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A Shovel of Stars: The Making of the American West, 1800 to the Present Hardcover – April 6, 1995

4.8 out of 5 stars 5 customer reviews

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Editorial Reviews

From Publishers Weekly

In this sequel to Wilderness at Dawn, which chronicled the settling of the U.S. and the making of the first 13 states, Morgan continues his history from below, offering engaging sketches and anecdotes about ordinary folk in the remaining 37 states. Warning: the subtitle misleads; in each chapter, Morgan concludes with the establishment of a state; thus only the Alaska chapter touches on the present. Moreover, no chapter is close to comprehensive, nor does the book engage in any debates about our history. Given that, this is a good complement to conventional histories and a fine book for browsing: The characters are pioneers of pluck and, sometimes, ugliness; the disenfranchised, often Native Americans but also blacks, are both opponents and sometimes pioneers themselves. There are scenes of trading parties, seat-of-the-pants justice, medicine shows and mixing between such ostensibly disparate groups as Mormons and Navajos. And there are innovators, who proposed Manifest Destiny, brought postal service to the California gold mines, invented the refrigerated rail car and figured out how to can Hawaiian pineapple. Illustrations not seen by PW.
Copyright 1995 Reed Business Information, Inc.

From Library Journal

The subtitle for this continuation of the story Morgan began in Wilderness at Dawn (LJ 4/15/93) could be "How the States Were Made," for that is Morgan's focus as he looks at the settlement of each state during its territorial period from the Louisiana Purchase in 1803 to the admission of Alaska and Hawaii in 1959. Drawing his information primarily from the collections published by the various state historical societies, Morgan tells the story of each state in the approximate order of admission, using a series of anecdotes about the ordinary people who did the actual settling. This approach gives the reader a good sense of what life was actually like on the frontier and at the same time allows Morgan to relate statehood movements to national events and conditions. In contrast to the first volume, the episodic nature of this volume actually enhances Morgan's story and helps give cohesion to his account. This work will be most useful to general readers and undergraduates seeking to supplement their texts.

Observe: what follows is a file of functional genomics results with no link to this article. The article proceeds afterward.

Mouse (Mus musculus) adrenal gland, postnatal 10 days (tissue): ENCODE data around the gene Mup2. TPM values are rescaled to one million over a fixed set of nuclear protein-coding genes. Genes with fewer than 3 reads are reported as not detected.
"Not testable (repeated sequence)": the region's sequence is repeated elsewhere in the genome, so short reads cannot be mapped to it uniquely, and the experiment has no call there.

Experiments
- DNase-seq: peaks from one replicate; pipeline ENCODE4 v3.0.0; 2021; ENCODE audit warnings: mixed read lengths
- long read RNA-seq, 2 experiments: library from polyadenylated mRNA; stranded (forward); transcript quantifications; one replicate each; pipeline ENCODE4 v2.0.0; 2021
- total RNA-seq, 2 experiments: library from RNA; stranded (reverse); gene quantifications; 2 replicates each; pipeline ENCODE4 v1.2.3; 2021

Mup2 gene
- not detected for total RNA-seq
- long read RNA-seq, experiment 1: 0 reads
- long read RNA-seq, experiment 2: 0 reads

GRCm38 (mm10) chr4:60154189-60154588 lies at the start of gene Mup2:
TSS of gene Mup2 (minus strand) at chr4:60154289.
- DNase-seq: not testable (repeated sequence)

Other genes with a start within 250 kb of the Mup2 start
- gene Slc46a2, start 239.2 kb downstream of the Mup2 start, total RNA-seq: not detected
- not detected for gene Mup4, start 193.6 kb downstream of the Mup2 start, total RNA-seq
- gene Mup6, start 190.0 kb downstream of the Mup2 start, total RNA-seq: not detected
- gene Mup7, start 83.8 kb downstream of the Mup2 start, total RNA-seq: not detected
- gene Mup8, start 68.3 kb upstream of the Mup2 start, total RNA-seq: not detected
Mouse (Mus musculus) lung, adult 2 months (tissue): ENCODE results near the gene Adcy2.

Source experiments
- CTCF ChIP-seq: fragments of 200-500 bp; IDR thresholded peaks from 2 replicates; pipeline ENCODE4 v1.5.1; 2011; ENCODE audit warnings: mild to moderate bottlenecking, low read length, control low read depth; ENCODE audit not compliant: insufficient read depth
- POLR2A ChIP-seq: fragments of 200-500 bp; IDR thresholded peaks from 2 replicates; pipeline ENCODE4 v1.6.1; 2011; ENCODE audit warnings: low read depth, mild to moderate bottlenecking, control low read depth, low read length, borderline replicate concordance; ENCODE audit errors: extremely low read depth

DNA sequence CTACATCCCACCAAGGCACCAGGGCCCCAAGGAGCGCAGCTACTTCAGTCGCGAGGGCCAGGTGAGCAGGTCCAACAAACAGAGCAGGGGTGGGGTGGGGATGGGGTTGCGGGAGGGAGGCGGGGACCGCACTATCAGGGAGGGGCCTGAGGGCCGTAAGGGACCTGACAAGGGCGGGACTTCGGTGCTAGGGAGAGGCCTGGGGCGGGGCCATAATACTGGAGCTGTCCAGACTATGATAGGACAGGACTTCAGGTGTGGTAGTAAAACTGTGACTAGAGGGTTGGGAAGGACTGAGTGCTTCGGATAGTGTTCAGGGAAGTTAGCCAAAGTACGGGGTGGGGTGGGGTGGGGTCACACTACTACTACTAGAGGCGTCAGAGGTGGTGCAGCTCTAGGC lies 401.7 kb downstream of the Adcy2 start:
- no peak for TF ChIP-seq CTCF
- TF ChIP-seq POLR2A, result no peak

Stephen H. Peters, Northern Michigan Univ. Lib., Marquette
Copyright 1995 Reed Business Information, Inc.
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Product Details

  • Hardcover: 559 pages
  • Publisher: Simon & Schuster; 1st edition (April 6, 1995)
  • Language: English
  • ISBN-10: 0671794396
  • ISBN-13: 978-0671794392
  • Product Dimensions: 1.8 x 6.8 x 9.5 inches
  • Shipping Weight: 1.9 pounds
  • Average Customer Review: 4.8 out of 5 stars  See all reviews (5 customer reviews)
  • Amazon Best Sellers Rank: #797,852 in Books (See Top 100 in Books)

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Top Customer Reviews